Florida Woman Found $1 Billion In Her Account

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Large banks such as JPMorgan Chase will kick off second-quarter earnings season this week
Large banks such as JPMorgan Chase will kick off second-quarter earnings season this week GETTY IMAGES NORTH AMERICA / SPENCER PLATT

A Florida woman couldn't believe her eyes after finding out how much money was in her bank account.

Julia Yonkowski of Largo, Florida, went to her local Chase Bank to withdraw $20 and was shocked to see there was $999,985,855.94 in her account.

"Oh my God, I was horrified," she told WFLA, an NBC affiliate in Tampa. "I know most people would think they won the lottery, but I was horrified." 

Yonkowski said that she felt scared about the situation after hearing similar stories about law officials who take action against the account holder for not informing the bank.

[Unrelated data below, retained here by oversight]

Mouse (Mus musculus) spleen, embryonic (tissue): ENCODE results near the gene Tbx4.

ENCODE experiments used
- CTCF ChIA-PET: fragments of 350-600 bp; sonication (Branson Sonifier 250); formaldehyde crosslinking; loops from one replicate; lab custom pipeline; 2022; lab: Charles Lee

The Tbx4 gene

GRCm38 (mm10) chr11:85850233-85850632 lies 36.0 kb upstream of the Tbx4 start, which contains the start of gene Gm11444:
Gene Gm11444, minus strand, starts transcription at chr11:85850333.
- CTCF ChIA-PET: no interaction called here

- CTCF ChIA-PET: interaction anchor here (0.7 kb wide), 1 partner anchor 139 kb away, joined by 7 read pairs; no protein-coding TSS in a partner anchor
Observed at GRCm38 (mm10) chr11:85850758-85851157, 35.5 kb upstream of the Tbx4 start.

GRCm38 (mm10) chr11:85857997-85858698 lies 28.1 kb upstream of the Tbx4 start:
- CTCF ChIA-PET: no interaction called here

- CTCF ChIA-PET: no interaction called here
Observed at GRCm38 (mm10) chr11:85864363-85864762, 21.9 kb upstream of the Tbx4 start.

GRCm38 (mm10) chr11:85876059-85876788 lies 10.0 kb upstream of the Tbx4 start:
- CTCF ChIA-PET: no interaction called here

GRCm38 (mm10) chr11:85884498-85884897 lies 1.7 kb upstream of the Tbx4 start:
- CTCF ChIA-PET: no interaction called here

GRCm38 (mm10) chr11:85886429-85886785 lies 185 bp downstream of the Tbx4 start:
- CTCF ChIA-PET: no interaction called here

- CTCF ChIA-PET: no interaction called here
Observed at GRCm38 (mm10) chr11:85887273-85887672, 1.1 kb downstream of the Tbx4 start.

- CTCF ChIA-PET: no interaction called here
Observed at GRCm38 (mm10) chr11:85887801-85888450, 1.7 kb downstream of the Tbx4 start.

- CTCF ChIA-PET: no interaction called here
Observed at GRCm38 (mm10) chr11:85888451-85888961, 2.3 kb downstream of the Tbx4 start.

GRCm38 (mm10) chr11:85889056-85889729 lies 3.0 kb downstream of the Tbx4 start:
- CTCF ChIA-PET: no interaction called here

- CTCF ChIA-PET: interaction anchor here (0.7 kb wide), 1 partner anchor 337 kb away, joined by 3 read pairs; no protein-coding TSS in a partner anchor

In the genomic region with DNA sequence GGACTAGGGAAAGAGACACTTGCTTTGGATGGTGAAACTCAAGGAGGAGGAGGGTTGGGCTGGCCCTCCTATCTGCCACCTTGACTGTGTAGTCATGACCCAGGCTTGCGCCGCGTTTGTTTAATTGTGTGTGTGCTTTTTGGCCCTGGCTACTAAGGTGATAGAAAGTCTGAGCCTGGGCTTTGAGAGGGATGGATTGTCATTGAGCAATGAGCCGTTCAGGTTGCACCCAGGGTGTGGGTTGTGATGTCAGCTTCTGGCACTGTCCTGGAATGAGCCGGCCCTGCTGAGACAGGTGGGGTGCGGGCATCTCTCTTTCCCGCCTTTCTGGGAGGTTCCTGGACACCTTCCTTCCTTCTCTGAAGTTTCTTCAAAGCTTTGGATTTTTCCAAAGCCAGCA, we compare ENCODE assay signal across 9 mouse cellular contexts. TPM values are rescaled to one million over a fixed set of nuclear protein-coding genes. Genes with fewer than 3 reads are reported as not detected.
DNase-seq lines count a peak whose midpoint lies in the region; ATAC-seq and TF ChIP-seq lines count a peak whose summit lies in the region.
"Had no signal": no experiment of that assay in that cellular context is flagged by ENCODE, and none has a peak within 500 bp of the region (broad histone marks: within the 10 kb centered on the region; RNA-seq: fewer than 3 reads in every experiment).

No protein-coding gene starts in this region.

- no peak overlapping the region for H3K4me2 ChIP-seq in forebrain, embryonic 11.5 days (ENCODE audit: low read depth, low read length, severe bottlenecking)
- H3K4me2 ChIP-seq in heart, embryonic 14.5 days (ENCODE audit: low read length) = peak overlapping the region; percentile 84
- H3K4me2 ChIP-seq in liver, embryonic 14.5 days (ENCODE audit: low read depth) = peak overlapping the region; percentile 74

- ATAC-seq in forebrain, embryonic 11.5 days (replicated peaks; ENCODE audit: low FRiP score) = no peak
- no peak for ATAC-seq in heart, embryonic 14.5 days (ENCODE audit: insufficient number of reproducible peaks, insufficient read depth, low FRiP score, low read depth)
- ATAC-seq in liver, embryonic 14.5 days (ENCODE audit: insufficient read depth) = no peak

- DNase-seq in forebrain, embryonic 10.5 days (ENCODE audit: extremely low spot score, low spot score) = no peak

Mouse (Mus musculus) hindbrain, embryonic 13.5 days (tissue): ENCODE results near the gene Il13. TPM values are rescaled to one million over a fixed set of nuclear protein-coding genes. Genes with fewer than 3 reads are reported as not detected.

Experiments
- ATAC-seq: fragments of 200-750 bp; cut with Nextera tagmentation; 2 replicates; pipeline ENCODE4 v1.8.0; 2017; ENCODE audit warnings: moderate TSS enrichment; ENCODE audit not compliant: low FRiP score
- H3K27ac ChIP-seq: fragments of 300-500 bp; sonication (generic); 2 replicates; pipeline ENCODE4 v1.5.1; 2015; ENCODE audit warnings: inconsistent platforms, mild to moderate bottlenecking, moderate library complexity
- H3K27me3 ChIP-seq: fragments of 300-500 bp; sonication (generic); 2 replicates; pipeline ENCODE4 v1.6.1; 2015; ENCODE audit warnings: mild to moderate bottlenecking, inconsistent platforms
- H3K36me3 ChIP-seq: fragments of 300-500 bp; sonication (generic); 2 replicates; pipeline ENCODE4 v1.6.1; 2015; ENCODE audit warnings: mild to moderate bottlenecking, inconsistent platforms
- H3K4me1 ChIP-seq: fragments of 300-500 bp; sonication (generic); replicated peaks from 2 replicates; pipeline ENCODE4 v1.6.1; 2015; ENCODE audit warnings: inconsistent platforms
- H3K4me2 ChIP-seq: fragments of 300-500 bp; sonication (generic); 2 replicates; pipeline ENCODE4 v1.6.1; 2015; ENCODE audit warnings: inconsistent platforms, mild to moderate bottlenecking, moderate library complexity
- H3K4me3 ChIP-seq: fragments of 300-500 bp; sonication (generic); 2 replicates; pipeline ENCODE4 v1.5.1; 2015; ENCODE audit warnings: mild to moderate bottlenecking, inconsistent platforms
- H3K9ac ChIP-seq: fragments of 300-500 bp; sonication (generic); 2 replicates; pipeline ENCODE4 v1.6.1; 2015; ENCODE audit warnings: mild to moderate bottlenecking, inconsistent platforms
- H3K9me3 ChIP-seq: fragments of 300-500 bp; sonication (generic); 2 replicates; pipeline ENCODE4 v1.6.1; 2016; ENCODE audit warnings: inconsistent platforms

"I know I've read stories about people that took the money or took out money, and then they had to repay it and I wouldn't do that anyway because it's not my money," she said.

Yonkowski tried to then withdraw the $20 but the ATM informed her that it would cause an overdraft.

"When I put in for the $20, the machine came back and said we'll give you the $20 but that'll cause an overdraft and you will be charged and I said, 'Oh just forget it,'" she said.

Yonkowski spent a few days not touching her account and trying to get a hold of Chase. She was worried her rightful money would be compromised.

“I just can’t get through. I get tied up with their automated system and I can’t get a person,” she said.

WFLA got in contact with a representation from Chase on Tuesday and they cleared up the confusion. The ATM reportedly would not allow Yonkowski to withdraw funds from her account due to suspicious activity. 

Yonkowski didn't have a billion in her account. A bank representative said that her balance was actually negative of a billion dollars and that her account had been locked as a fraud prevention method. Chase uses the $1 billion as an indicator of fraudulent activity, the representative said.

Yonkowski’s late husband was a joint owner of the bank account, and it was flagged when she went to use it.

“People are required to turn in proper documentation in a situation like this to avoid a freeze on a joint bank account," a Chase representative said.

Yonkowski said she hopes her story can be used as an educational lesson.

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